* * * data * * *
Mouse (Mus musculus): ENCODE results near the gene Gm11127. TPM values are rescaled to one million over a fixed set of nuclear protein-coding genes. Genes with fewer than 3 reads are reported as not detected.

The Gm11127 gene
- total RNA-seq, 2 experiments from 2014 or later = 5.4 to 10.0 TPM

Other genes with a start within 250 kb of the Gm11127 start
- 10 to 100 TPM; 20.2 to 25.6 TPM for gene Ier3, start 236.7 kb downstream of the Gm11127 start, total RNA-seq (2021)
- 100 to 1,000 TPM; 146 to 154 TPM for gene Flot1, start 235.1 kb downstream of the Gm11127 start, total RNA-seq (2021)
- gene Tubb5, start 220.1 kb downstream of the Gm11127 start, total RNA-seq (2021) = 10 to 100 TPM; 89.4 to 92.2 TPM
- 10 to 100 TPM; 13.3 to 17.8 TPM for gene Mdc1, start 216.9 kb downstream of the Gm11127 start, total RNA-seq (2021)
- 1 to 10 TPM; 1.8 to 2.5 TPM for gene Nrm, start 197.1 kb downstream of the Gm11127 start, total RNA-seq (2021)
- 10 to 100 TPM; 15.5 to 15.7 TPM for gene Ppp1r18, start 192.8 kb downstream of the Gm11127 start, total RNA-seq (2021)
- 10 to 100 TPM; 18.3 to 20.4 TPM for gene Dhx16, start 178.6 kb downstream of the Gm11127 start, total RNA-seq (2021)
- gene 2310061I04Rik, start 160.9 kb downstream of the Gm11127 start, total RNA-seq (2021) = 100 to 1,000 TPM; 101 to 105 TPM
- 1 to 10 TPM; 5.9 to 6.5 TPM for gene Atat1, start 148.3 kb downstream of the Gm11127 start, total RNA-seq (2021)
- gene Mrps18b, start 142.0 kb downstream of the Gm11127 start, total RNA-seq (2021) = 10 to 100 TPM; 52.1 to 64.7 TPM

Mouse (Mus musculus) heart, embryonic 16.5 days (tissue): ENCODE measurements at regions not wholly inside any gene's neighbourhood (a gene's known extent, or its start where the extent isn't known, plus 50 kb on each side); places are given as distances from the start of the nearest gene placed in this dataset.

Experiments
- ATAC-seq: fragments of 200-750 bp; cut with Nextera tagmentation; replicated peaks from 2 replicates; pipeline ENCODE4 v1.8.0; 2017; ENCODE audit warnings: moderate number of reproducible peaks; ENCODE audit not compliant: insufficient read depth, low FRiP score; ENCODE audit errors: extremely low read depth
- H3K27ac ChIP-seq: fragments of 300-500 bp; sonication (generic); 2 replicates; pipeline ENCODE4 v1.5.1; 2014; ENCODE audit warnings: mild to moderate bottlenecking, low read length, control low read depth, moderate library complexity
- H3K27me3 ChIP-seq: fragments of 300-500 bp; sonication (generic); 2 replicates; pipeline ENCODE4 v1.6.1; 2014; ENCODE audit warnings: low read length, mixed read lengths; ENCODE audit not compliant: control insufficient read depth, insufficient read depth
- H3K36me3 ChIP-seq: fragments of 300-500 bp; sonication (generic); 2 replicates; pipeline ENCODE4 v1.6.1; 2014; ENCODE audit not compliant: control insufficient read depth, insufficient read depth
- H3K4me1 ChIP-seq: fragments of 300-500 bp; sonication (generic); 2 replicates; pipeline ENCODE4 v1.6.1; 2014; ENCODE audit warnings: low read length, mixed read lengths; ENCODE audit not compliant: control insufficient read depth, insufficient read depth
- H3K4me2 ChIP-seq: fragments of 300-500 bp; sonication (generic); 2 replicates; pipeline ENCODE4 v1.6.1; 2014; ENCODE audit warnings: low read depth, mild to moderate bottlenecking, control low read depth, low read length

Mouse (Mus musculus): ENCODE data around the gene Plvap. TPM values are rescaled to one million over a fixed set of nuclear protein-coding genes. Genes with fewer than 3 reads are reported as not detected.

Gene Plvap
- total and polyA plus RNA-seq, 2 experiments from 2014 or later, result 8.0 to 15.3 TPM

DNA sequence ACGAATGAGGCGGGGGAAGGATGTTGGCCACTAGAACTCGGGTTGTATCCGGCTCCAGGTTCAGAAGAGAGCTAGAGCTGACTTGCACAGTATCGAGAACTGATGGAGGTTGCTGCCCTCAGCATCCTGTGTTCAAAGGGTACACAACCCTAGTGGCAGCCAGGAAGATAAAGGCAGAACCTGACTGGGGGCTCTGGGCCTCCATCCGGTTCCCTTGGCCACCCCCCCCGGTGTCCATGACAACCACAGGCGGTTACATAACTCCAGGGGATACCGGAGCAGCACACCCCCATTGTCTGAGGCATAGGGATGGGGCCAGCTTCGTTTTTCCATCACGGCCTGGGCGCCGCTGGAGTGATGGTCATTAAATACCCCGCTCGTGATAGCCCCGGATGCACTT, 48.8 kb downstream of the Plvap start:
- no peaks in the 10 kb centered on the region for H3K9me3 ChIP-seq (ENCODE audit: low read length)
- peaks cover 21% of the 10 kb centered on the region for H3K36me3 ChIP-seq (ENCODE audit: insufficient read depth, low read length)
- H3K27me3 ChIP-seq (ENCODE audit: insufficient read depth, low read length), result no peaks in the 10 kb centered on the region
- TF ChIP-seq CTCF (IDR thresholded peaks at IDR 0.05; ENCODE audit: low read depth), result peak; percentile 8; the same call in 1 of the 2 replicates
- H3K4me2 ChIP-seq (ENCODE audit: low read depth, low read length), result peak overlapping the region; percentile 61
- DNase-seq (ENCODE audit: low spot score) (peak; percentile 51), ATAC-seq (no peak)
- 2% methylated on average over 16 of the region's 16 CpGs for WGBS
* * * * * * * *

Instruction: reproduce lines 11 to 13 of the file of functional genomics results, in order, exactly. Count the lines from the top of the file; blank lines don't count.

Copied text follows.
- 10 to 100 TPM; 18.3 to 20.4 TPM for gene Dhx16, start 178.6 kb downstream of the Gm11127 start, total RNA-seq (2021)
- gene 2310061I04Rik, start 160.9 kb downstream of the Gm11127 start, total RNA-seq (2021) = 100 to 1,000 TPM; 101 to 105 TPM
- 1 to 10 TPM; 5.9 to 6.5 TPM for gene Atat1, start 148.3 kb downstream of the Gm11127 start, total RNA-seq (2021)